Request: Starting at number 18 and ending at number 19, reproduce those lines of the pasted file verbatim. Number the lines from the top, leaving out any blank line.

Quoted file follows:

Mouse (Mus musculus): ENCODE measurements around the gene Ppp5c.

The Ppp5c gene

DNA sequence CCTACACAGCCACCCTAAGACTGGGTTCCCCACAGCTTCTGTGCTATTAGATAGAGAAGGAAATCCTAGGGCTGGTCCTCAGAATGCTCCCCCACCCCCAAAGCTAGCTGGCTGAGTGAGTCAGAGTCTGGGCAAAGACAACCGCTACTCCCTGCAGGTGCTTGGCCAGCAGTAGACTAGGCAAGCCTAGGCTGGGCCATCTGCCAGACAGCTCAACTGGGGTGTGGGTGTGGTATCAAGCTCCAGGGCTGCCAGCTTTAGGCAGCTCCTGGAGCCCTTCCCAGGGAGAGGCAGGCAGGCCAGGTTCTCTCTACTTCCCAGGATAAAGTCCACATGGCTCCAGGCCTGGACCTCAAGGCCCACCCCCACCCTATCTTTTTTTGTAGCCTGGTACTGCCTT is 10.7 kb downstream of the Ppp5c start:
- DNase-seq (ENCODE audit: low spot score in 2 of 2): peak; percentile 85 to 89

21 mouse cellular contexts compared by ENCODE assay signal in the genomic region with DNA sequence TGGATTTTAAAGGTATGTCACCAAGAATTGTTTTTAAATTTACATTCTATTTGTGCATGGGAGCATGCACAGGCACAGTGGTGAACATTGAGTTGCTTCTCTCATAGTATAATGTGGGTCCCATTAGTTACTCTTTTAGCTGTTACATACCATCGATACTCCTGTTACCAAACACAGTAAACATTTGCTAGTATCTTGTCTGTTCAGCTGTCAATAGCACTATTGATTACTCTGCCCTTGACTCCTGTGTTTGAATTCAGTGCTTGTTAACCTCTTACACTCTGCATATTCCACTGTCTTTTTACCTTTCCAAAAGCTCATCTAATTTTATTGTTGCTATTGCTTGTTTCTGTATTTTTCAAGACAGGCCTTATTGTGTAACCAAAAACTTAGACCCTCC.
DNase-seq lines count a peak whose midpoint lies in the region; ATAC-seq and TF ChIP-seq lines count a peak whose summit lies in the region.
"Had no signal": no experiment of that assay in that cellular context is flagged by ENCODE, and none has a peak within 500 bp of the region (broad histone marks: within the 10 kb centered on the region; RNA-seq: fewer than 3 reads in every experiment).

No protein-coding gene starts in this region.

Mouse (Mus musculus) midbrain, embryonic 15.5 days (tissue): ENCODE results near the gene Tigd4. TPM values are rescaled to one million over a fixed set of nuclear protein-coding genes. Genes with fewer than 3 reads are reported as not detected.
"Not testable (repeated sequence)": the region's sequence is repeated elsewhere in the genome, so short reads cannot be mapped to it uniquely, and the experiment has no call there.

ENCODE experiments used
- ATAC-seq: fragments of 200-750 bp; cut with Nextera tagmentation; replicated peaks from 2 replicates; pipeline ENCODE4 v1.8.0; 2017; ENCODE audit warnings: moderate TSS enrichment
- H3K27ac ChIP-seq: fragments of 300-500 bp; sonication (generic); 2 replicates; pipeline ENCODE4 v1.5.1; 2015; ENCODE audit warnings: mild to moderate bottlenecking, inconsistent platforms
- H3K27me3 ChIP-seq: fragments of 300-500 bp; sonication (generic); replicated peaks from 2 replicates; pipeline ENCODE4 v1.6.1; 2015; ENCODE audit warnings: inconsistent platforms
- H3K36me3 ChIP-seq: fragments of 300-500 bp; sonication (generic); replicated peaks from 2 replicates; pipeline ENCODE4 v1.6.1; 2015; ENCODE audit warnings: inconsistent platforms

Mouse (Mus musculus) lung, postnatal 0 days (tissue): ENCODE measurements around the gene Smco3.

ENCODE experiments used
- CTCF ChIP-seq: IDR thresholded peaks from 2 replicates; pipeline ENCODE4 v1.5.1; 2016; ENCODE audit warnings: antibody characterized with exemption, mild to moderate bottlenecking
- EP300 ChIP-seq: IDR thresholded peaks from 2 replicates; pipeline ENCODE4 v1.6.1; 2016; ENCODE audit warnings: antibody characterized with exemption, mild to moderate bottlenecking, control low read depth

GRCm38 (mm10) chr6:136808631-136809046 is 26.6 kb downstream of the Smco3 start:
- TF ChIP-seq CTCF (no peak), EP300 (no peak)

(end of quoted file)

- CTCF ChIP-seq: IDR thresholded peaks from 2 replicates; pipeline ENCODE4 v1.5.1; 2016; ENCODE audit warnings: antibody characterized with exemption, mild to moderate bottlenecking
- EP300 ChIP-seq: IDR thresholded peaks from 2 replicates; pipeline ENCODE4 v1.6.1; 2016; ENCODE audit warnings: antibody characterized with exemption, mild to moderate bottlenecking, control low read depth